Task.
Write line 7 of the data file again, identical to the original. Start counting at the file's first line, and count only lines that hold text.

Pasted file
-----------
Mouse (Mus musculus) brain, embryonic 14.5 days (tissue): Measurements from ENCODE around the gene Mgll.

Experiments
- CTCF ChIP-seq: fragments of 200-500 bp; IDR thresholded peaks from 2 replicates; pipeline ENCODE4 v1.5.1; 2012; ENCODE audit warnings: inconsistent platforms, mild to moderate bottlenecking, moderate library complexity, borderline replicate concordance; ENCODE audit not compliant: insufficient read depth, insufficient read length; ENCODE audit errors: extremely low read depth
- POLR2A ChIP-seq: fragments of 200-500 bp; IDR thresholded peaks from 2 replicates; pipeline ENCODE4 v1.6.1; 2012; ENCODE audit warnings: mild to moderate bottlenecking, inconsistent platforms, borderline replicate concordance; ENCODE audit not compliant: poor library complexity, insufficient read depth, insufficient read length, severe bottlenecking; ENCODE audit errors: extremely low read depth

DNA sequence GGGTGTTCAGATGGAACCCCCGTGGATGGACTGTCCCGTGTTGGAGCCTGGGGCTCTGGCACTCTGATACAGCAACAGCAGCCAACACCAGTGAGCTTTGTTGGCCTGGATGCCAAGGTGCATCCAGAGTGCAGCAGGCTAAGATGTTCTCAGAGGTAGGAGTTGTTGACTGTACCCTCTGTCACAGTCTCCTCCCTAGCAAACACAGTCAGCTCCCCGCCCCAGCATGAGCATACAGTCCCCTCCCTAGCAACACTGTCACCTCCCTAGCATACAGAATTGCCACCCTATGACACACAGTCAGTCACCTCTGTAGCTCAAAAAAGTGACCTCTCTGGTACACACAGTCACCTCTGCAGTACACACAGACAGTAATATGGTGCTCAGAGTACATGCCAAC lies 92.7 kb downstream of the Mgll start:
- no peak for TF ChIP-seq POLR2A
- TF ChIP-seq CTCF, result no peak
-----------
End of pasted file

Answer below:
- TF ChIP-seq CTCF, result no peak